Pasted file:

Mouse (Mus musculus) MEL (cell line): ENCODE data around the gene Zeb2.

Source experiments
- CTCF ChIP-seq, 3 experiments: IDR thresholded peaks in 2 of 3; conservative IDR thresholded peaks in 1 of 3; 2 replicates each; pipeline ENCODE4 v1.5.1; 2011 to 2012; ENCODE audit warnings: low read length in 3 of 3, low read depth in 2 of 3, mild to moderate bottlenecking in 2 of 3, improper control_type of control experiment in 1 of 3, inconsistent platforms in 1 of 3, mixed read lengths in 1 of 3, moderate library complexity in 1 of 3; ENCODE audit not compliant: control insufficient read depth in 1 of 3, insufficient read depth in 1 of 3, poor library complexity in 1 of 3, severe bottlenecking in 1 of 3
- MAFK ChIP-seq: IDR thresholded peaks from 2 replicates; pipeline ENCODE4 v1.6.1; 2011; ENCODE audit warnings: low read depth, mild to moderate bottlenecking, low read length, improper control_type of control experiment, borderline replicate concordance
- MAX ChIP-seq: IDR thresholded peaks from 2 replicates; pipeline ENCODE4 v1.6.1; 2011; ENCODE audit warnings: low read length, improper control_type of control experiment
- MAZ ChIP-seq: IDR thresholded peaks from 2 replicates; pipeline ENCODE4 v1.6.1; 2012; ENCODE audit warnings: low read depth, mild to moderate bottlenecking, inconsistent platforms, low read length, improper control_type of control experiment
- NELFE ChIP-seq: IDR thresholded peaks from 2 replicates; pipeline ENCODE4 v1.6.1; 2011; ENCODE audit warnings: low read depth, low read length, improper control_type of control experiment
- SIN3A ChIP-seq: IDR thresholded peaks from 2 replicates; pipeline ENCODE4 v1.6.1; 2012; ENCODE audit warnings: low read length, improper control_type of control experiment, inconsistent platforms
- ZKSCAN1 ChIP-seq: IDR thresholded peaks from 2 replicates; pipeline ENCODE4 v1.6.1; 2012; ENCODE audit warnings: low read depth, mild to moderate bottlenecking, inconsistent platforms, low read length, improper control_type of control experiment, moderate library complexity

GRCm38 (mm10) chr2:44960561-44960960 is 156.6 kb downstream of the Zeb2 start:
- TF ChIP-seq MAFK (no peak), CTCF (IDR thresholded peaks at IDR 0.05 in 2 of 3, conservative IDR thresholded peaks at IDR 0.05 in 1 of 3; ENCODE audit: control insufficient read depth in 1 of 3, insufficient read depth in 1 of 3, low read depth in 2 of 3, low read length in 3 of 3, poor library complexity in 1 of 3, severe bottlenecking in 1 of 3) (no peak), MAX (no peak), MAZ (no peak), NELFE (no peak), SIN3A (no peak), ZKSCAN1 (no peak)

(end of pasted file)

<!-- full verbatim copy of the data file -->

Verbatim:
Mouse (Mus musculus) MEL (cell line): ENCODE data around the gene Zeb2.

Source experiments
- CTCF ChIP-seq, 3 experiments: IDR thresholded peaks in 2 of 3; conservative IDR thresholded peaks in 1 of 3; 2 replicates each; pipeline ENCODE4 v1.5.1; 2011 to 2012; ENCODE audit warnings: low read length in 3 of 3, low read depth in 2 of 3, mild to moderate bottlenecking in 2 of 3, improper control_type of control experiment in 1 of 3, inconsistent platforms in 1 of 3, mixed read lengths in 1 of 3, moderate library complexity in 1 of 3; ENCODE audit not compliant: control insufficient read depth in 1 of 3, insufficient read depth in 1 of 3, poor library complexity in 1 of 3, severe bottlenecking in 1 of 3
- MAFK ChIP-seq: IDR thresholded peaks from 2 replicates; pipeline ENCODE4 v1.6.1; 2011; ENCODE audit warnings: low read depth, mild to moderate bottlenecking, low read length, improper control_type of control experiment, borderline replicate concordance
- MAX ChIP-seq: IDR thresholded peaks from 2 replicates; pipeline ENCODE4 v1.6.1; 2011; ENCODE audit warnings: low read length, improper control_type of control experiment
- MAZ ChIP-seq: IDR thresholded peaks from 2 replicates; pipeline ENCODE4 v1.6.1; 2012; ENCODE audit warnings: low read depth, mild to moderate bottlenecking, inconsistent platforms, low read length, improper control_type of control experiment
- NELFE ChIP-seq: IDR thresholded peaks from 2 replicates; pipeline ENCODE4 v1.6.1; 2011; ENCODE audit warnings: low read depth, low read length, improper control_type of control experiment
- SIN3A ChIP-seq: IDR thresholded peaks from 2 replicates; pipeline ENCODE4 v1.6.1; 2012; ENCODE audit warnings: low read length, improper control_type of control experiment, inconsistent platforms
- ZKSCAN1 ChIP-seq: IDR thresholded peaks from 2 replicates; pipeline ENCODE4 v1.6.1; 2012; ENCODE audit warnings: low read depth, mild to moderate bottlenecking, inconsistent platforms, low read length, improper control_type of control experiment, moderate library complexity

GRCm38 (mm10) chr2:44960561-44960960 is 156.6 kb downstream of the Zeb2 start:
- TF ChIP-seq MAFK (no peak), CTCF (IDR thresholded peaks at IDR 0.05 in 2 of 3, conservative IDR thresholded peaks at IDR 0.05 in 1 of 3; ENCODE audit: control insufficient read depth in 1 of 3, insufficient read depth in 1 of 3, low read depth in 2 of 3, low read length in 3 of 3, poor library complexity in 1 of 3, severe bottlenecking in 1 of 3) (no peak), MAX (no peak), MAZ (no peak), NELFE (no peak), SIN3A (no peak), ZKSCAN1 (no peak)